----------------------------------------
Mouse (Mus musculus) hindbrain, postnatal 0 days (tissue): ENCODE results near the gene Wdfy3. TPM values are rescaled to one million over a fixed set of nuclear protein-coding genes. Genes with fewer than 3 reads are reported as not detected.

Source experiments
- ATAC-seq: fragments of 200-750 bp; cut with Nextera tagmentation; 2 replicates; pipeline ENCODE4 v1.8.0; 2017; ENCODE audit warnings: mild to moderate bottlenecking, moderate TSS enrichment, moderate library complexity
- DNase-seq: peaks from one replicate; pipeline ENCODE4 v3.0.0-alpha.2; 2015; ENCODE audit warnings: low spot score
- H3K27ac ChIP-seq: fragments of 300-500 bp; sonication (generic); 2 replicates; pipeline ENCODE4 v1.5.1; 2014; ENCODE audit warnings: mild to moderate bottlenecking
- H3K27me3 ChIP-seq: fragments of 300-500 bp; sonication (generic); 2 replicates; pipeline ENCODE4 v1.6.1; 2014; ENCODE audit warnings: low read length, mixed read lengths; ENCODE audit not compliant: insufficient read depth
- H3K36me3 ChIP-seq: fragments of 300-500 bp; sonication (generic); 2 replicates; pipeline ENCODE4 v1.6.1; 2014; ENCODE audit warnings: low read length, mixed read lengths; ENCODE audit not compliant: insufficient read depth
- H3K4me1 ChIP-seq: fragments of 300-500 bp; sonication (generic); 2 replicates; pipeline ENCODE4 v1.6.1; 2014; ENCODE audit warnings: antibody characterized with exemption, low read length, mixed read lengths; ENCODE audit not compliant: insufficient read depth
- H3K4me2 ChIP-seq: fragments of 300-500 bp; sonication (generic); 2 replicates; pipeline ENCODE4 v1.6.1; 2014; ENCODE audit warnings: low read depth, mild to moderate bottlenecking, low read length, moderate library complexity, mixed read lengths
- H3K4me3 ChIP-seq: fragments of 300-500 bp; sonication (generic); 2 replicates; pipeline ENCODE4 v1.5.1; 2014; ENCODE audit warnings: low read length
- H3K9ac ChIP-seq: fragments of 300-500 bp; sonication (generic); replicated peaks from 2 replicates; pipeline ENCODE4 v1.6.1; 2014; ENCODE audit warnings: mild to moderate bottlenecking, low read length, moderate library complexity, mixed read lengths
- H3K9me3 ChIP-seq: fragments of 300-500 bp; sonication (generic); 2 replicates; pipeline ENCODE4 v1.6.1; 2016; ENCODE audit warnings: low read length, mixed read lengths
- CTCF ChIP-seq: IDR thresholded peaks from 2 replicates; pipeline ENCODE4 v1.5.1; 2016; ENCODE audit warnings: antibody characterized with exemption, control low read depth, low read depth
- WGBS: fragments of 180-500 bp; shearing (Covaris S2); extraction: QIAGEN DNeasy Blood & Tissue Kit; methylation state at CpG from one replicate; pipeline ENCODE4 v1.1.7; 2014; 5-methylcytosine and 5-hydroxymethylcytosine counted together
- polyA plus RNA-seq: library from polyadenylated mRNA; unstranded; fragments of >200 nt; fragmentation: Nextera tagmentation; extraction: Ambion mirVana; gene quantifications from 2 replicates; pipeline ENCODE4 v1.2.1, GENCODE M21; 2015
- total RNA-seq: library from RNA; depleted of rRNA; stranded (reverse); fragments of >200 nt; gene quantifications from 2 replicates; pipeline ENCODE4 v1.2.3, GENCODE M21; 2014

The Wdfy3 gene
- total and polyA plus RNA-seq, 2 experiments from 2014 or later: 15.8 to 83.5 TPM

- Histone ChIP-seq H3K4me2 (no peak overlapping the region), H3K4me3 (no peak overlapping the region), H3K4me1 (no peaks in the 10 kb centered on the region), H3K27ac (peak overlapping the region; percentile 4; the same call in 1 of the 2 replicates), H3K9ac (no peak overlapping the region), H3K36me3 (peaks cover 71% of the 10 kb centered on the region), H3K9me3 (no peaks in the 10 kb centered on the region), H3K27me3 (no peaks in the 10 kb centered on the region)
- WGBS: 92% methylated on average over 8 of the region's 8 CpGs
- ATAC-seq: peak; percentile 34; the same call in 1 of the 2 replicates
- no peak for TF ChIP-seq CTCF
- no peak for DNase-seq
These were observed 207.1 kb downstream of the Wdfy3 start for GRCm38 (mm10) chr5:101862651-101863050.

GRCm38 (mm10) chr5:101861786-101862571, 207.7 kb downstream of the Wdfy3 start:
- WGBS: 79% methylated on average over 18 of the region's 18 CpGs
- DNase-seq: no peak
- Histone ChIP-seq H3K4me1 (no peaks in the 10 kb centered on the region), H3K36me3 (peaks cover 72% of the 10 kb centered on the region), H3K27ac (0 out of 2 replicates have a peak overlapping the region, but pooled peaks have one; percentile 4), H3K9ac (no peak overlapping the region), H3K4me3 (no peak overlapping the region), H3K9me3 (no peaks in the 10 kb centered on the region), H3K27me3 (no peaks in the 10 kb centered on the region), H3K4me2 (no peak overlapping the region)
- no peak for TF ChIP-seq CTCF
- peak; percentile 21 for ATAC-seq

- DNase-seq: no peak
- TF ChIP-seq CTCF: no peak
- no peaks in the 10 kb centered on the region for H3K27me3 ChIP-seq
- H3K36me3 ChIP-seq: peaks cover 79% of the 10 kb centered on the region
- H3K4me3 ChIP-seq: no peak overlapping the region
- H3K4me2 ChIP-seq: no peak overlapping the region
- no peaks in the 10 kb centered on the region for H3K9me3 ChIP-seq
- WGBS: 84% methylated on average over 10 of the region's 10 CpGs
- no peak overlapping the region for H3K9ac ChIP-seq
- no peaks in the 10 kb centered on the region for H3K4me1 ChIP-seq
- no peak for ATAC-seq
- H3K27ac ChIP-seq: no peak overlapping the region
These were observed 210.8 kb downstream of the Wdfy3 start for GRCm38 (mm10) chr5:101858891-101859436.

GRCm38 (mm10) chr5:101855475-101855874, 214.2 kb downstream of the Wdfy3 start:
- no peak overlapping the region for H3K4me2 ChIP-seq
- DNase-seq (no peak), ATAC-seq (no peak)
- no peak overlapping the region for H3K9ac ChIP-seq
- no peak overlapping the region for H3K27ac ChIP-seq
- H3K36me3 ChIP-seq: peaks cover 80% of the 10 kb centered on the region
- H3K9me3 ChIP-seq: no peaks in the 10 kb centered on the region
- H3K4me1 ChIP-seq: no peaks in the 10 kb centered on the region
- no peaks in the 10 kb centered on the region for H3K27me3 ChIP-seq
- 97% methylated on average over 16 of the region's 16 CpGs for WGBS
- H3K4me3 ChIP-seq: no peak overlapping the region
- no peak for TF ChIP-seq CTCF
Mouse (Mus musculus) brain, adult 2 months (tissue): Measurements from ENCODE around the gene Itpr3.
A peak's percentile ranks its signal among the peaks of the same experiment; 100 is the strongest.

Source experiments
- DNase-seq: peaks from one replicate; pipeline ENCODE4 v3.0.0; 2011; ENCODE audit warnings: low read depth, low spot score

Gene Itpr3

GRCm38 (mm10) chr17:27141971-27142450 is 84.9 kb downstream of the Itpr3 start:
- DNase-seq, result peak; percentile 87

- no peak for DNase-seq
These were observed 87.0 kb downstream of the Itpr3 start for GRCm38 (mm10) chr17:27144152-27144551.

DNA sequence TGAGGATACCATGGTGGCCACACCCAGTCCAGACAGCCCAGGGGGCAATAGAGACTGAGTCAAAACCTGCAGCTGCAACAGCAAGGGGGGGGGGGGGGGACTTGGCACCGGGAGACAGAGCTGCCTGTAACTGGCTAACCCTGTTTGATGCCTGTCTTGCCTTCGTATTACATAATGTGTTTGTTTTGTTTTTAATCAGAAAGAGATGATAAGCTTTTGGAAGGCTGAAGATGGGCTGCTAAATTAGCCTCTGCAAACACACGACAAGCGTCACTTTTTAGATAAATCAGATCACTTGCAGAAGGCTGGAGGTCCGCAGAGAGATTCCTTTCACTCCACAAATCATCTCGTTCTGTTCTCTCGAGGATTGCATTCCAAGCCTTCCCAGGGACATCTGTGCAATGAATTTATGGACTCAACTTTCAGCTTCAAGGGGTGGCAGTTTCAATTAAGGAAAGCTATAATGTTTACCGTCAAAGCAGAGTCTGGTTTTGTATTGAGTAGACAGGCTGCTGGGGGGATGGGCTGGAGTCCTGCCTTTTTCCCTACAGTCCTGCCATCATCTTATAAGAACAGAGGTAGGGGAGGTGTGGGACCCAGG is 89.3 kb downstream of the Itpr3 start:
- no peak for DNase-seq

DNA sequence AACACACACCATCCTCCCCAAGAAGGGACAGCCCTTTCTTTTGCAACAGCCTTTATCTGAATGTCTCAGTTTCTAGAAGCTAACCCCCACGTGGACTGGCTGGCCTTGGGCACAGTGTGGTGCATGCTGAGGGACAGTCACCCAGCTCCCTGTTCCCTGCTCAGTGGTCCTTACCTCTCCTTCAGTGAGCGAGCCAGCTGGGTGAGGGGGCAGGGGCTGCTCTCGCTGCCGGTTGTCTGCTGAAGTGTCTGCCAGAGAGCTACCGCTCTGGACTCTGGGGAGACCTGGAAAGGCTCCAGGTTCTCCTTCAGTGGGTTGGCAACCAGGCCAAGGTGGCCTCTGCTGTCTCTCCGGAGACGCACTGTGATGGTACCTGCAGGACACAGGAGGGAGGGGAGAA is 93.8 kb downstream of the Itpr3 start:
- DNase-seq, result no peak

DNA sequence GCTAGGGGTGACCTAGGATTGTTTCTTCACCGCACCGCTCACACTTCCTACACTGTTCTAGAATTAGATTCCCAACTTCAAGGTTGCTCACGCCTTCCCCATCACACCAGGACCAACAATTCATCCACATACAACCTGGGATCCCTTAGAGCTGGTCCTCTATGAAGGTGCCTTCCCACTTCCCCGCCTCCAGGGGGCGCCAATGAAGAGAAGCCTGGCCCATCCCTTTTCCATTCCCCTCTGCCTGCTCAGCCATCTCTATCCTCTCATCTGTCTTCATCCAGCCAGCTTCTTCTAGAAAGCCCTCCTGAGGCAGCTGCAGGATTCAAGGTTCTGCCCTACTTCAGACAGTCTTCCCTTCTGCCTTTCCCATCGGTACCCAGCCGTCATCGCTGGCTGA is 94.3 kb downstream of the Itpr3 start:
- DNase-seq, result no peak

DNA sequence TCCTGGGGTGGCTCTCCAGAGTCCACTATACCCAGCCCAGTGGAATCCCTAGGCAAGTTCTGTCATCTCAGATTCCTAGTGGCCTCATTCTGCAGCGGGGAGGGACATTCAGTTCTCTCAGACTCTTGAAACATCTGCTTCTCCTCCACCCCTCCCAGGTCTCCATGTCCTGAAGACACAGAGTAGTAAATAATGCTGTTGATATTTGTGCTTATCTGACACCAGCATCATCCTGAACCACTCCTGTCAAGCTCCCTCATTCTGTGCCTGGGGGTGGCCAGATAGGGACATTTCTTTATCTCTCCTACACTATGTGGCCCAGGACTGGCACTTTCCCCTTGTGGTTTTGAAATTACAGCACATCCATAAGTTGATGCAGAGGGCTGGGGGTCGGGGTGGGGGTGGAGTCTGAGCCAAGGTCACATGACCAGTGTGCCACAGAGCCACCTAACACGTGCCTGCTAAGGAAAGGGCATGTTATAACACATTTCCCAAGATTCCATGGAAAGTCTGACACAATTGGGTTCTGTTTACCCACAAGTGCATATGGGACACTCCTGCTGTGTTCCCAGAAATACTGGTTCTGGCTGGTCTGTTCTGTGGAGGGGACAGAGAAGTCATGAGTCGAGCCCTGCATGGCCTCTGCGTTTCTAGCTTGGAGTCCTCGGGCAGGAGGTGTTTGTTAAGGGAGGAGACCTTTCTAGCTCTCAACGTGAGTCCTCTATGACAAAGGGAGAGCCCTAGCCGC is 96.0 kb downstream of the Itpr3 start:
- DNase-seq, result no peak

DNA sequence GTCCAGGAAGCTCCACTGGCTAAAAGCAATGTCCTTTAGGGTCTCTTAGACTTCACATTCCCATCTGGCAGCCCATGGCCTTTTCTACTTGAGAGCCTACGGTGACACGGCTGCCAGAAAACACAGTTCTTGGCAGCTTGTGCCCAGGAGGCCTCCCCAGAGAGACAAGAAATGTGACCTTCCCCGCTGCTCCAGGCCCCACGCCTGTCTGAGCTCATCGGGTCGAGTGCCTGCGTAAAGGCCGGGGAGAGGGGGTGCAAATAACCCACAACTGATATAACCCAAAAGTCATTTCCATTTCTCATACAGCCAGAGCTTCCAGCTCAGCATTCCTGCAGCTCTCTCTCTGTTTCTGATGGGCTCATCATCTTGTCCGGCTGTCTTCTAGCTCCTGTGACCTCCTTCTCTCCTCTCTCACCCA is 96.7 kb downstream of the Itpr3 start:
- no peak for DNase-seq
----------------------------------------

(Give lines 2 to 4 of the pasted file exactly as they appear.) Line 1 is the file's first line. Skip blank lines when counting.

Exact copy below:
Source experiments
- ATAC-seq: fragments of 200-750 bp; cut with Nextera tagmentation; 2 replicates; pipeline ENCODE4 v1.8.0; 2017; ENCODE audit warnings: mild to moderate bottlenecking, moderate TSS enrichment, moderate library complexity
- DNase-seq: peaks from one replicate; pipeline ENCODE4 v3.0.0-alpha.2; 2015; ENCODE audit warnings: low spot score